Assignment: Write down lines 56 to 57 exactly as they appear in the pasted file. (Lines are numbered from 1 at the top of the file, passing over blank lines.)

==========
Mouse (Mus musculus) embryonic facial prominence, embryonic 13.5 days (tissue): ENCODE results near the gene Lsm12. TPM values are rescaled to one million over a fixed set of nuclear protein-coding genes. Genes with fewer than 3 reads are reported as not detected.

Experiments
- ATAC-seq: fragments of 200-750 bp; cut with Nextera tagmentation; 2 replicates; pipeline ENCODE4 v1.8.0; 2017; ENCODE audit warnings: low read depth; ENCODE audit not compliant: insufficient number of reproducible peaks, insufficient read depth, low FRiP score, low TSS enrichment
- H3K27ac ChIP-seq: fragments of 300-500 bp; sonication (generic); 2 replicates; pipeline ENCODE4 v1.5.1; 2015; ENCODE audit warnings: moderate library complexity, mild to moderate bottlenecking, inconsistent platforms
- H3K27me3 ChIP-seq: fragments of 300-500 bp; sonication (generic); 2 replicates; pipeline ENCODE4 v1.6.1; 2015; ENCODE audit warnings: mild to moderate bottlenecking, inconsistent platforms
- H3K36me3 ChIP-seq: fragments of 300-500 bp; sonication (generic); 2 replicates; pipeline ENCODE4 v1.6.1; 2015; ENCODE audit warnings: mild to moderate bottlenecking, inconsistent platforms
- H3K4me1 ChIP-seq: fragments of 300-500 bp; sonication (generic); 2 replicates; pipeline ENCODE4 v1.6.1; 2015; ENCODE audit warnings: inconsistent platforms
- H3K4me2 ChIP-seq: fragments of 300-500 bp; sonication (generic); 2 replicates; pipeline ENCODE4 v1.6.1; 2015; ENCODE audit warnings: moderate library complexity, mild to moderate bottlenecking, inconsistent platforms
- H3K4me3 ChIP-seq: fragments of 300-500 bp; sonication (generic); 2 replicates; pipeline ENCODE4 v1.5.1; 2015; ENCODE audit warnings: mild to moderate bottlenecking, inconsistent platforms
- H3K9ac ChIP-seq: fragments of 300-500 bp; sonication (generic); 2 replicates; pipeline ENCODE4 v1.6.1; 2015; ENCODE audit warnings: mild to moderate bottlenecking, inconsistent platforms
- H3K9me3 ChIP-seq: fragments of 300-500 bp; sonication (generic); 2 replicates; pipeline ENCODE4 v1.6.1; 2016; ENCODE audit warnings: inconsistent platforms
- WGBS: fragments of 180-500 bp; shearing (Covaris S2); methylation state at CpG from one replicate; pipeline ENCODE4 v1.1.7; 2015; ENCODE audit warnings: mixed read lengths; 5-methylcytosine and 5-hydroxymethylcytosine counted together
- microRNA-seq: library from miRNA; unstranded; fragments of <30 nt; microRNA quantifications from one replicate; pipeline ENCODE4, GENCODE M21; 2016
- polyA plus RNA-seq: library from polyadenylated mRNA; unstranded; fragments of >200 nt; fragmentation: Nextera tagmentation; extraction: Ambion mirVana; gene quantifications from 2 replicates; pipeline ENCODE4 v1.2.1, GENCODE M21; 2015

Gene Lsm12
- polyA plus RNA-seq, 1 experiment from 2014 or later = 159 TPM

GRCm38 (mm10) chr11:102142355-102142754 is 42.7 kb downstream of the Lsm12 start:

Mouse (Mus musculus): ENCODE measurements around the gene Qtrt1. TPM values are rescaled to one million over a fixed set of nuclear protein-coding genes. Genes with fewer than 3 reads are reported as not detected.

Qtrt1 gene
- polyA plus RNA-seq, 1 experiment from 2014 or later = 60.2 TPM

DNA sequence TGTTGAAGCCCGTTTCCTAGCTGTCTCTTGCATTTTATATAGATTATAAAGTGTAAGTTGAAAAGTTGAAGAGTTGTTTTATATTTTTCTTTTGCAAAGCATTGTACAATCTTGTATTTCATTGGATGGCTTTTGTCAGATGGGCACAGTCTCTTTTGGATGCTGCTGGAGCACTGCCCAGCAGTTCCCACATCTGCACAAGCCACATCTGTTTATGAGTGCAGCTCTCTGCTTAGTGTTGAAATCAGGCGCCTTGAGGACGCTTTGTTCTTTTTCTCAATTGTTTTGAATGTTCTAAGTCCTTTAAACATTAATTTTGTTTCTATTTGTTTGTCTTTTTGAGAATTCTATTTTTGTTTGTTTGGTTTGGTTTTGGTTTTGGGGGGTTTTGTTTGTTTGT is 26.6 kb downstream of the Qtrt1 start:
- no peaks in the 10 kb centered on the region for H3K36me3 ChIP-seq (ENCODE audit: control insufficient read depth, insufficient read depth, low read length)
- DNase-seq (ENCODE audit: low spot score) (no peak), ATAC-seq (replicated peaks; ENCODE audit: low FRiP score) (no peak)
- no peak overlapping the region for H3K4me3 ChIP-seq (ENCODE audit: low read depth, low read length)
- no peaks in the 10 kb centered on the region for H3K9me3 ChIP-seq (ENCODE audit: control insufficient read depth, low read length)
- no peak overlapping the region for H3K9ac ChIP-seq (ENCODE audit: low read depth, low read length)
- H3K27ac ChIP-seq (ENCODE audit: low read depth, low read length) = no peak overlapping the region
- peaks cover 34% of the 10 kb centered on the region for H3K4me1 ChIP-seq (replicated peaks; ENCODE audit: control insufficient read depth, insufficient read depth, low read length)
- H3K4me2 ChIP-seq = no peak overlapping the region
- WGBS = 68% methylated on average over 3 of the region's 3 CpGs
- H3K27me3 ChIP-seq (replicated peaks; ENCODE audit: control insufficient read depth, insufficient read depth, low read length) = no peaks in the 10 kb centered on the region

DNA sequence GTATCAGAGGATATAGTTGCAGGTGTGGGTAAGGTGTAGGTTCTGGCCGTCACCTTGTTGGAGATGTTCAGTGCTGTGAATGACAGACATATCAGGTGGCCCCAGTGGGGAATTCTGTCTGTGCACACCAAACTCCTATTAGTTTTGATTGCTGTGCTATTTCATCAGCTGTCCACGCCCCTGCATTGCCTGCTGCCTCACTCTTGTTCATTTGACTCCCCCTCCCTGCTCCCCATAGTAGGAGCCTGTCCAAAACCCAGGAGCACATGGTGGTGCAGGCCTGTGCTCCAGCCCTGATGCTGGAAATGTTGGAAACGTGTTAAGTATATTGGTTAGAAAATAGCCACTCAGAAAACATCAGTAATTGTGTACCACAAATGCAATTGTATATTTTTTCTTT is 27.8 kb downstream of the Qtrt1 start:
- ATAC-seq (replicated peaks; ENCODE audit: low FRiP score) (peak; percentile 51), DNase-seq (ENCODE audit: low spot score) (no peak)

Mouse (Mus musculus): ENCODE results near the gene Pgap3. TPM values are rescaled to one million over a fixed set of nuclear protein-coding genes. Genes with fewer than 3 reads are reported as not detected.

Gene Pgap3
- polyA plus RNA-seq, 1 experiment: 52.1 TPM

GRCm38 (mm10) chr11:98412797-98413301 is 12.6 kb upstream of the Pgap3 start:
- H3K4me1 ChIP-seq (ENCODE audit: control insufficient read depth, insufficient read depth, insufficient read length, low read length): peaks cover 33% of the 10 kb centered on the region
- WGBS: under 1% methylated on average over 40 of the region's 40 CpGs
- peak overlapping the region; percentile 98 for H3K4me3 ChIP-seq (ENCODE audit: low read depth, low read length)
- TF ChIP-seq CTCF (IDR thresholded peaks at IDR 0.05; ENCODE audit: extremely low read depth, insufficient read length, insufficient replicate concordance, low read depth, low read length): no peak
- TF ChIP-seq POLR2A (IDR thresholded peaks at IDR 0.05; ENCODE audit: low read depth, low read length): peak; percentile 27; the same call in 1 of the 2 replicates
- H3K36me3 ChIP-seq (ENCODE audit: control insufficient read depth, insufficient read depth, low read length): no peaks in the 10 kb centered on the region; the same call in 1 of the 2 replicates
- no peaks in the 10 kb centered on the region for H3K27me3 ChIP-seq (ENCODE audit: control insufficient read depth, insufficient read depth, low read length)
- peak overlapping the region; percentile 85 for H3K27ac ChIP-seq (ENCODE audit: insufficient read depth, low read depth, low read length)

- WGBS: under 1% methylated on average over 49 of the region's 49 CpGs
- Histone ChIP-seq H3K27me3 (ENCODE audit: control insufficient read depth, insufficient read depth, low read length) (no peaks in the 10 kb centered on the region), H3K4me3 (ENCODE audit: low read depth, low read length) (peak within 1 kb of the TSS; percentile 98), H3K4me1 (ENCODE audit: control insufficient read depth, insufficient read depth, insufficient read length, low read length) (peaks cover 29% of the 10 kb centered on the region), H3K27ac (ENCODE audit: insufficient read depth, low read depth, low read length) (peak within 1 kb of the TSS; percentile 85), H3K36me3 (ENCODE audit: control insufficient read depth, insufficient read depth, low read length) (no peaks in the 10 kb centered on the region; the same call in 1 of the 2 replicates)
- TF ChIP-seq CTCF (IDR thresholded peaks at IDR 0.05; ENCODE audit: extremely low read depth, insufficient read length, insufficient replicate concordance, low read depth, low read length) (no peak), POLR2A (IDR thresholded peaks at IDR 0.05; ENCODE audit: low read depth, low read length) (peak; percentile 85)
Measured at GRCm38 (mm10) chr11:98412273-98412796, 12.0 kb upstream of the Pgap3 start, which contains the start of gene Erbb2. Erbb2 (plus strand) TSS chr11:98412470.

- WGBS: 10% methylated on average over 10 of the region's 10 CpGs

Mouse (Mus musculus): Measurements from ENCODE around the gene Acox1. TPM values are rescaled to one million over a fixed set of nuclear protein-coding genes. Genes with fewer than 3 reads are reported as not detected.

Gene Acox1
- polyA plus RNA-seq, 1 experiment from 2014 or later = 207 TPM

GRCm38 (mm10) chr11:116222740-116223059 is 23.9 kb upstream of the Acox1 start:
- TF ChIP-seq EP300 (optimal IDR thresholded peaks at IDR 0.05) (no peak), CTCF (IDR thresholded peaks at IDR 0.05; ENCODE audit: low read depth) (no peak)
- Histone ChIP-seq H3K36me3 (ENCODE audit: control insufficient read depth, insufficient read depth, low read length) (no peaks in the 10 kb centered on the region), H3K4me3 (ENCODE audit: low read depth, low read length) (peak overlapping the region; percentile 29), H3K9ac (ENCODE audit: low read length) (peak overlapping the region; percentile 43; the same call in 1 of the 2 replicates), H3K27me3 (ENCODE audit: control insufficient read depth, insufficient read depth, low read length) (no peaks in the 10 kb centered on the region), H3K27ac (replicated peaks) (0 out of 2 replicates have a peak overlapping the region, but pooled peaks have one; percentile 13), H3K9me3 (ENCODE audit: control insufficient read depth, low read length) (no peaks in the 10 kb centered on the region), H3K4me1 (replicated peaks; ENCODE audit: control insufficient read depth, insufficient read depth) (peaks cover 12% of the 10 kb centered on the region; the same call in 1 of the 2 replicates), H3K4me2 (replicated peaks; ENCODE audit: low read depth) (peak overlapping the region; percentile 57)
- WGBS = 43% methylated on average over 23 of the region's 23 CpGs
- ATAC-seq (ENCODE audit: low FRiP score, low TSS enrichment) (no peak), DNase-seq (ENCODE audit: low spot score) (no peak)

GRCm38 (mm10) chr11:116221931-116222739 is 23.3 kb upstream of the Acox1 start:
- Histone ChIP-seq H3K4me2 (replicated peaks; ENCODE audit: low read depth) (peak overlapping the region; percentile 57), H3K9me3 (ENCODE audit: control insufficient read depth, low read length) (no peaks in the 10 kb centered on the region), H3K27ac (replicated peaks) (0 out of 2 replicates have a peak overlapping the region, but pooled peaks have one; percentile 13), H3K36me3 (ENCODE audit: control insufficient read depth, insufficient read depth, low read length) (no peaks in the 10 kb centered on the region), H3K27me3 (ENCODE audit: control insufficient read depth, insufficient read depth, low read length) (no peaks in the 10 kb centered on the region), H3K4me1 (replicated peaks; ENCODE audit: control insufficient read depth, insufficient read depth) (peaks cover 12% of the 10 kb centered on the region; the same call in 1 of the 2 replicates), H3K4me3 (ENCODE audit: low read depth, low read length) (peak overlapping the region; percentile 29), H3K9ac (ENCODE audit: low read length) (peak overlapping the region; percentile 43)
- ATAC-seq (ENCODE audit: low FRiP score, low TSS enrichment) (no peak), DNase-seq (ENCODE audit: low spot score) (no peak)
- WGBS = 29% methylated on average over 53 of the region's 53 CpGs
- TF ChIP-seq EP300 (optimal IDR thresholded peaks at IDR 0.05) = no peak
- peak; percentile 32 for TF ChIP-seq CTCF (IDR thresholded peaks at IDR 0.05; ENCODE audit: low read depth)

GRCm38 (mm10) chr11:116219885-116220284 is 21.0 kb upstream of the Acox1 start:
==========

- Histone ChIP-seq H3K36me3 (ENCODE audit: control insufficient read depth, insufficient read depth, low read length) (no peaks in the 10 kb centered on the region), H3K4me3 (ENCODE audit: low read depth, low read length) (peak overlapping the region; percentile 29), H3K9ac (ENCODE audit: low read length) (peak overlapping the region; percentile 43; the same call in 1 of the 2 replicates), H3K27me3 (ENCODE audit: control insufficient read depth, insufficient read depth, low read length) (no peaks in the 10 kb centered on the region), H3K27ac (replicated peaks) (0 out of 2 replicates have a peak overlapping the region, but pooled peaks have one; percentile 13), H3K9me3 (ENCODE audit: control insufficient read depth, low read length) (no peaks in the 10 kb centered on the region), H3K4me1 (replicated peaks; ENCODE audit: control insufficient read depth, insufficient read depth) (peaks cover 12% of the 10 kb centered on the region; the same call in 1 of the 2 replicates), H3K4me2 (replicated peaks; ENCODE audit: low read depth) (peak overlapping the region; percentile 57)
- WGBS = 43% methylated on average over 23 of the region's 23 CpGs